By Donna Kardos Yesalavich
U.S. stocks rose Monday following better-than-expected retail sales and as hope rose for a rescue of Ireland, although a disappointing reading on New York-area manufacturing limited the gains.
The Dow Jones Industrial Average (DJI) climbed 49 points, or 0.4%, to 11242, in early trading. Alcoa, Inc. (AA) was the measure's best performer, up 1.2%, while Johnson & Johnson (JNJ) was also strong with a 1.1% increase.
Just a handful of the Dow's 30 components were in the red, led by Caterpillar, Inc. (CAT) . The heavy-equipment giant fell 1.3% after saying it will buy mining company Bucyrus International (BUCY) for about $7.6 billion.
Under the agreement, Caterpillar will pay $92 for each Bucyrus share -- a 32% premium to Friday's closing price. Shares of Bucyrus, which is not a Dow stock, surged 29% to $90.
The Nasdaq Composite (RIXF) advanced 0.6% to 2533. The Standard & Poor's 500 index (SPX) added 0.5% to 1205, with all its sectors in positive territory.
The gains came as investors were betting that the European Union will eventually foist a financial rescue package on Ireland, despite repeated declarations from Dublin that a bailout was unneeded. Irish and Portuguese yield premiums over German debt narrowed on a German-led push for a resolution to Ireland's debt issue in order to contain further contagion in other European markets.
Also in the euro zone, the Greek government vowed to press ahead with tough fiscal reforms despite an upward revision in its 2009 deficit by the European Union's statistics agency, Eurostat. In a statement following the release of the revised data, the finance ministry said Greece had already surpassed its 2010 budget goals by shrinking its deficit to 9.4% of gross product product this year after a bigger-than-expected effort to cut the country's funding gap.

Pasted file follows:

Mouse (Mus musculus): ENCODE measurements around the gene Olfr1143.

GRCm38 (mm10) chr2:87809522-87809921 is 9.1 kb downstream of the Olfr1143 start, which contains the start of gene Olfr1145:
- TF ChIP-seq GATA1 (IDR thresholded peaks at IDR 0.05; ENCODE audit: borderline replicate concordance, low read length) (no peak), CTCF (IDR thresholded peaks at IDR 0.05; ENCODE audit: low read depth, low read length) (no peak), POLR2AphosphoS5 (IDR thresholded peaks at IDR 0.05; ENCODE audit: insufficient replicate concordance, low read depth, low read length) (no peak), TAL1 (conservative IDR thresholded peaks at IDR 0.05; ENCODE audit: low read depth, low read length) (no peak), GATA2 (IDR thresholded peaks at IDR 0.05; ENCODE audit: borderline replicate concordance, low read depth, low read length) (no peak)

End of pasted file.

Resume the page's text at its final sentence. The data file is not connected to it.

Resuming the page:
In the U.S., data showed U.S. retail sales surged in October, topping expectations on robust car sales and solid spending for a broad array of merchandise going into the holiday shopping season. Retail sales rose 1.2% last month, the biggest rise since March and larger than the 0.8% increase that was expected.
However, excluding autos, all other retail sales rose 0.4%, just shy of the 0.5% gain that was expected.
Also keeping Monday's climb in check, the November reading of New York-area manufacturing activity from the New York Fed came in at negative 11.14, down from 15.73 in October and below economists' expectations for a reading of 13.00. Measures of new orders, employment and prices received all fell.
Meanwhile, the Federal Reserve's latest attempt to boost the U.S. economy is coming under fire from Republican economists and politicians, threatening to yank the central bank deeper into partisan politics. A group of prominent Republican-leaning economists, coordinating with Republican lawmakers and political strategists, is launching a campaign this week calling on Fed Chairman Ben Bernanke to drop his plan to buy $600 billion in additional U.S. Treasury bonds.
The U.S. Dollar Index (DXY) , tracking the U.S. currency against a basket of six others, climbed 0.3%. Treasurys fell, lifting the yield on the 10-year note (UST10Y) to 2.87%. Crude-oil futures rose above $85 a barrel while gold futures edged higher.
Among stocks in focus, BHP Billiton (BHP) abandoned its US$39 billion bid for Canadian fertilizer company Potash Corp. of Saskatchewan (POT), raising questions about the growth prospects of the world's biggest miner amid increasing resistance from governments and global regulators to major takeovers. BHP's U.S. shares edged up 1.9% while Potash fell 1.4%.